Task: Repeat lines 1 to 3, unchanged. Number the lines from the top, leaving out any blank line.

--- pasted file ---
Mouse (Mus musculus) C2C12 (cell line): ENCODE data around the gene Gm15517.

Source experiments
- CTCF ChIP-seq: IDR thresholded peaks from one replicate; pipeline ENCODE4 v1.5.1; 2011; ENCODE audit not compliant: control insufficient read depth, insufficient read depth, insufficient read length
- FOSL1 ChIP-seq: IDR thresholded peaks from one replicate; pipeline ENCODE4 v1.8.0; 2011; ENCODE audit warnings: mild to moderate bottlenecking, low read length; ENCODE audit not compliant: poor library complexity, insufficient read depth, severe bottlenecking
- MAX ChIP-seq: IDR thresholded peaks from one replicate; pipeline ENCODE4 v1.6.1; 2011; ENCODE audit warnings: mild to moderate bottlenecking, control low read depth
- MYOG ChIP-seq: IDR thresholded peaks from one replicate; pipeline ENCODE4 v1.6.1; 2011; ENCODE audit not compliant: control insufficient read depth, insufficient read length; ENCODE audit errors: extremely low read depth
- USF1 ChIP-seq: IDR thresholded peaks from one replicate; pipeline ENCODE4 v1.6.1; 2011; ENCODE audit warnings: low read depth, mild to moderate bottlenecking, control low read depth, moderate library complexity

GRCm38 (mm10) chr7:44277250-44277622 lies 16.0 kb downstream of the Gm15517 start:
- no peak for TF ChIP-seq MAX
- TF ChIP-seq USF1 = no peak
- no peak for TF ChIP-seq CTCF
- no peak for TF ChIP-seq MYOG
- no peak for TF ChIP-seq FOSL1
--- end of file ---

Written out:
Mouse (Mus musculus) C2C12 (cell line): ENCODE data around the gene Gm15517.

Source experiments
- CTCF ChIP-seq: IDR thresholded peaks from one replicate; pipeline ENCODE4 v1.5.1; 2011; ENCODE audit not compliant: control insufficient read depth, insufficient read depth, insufficient read length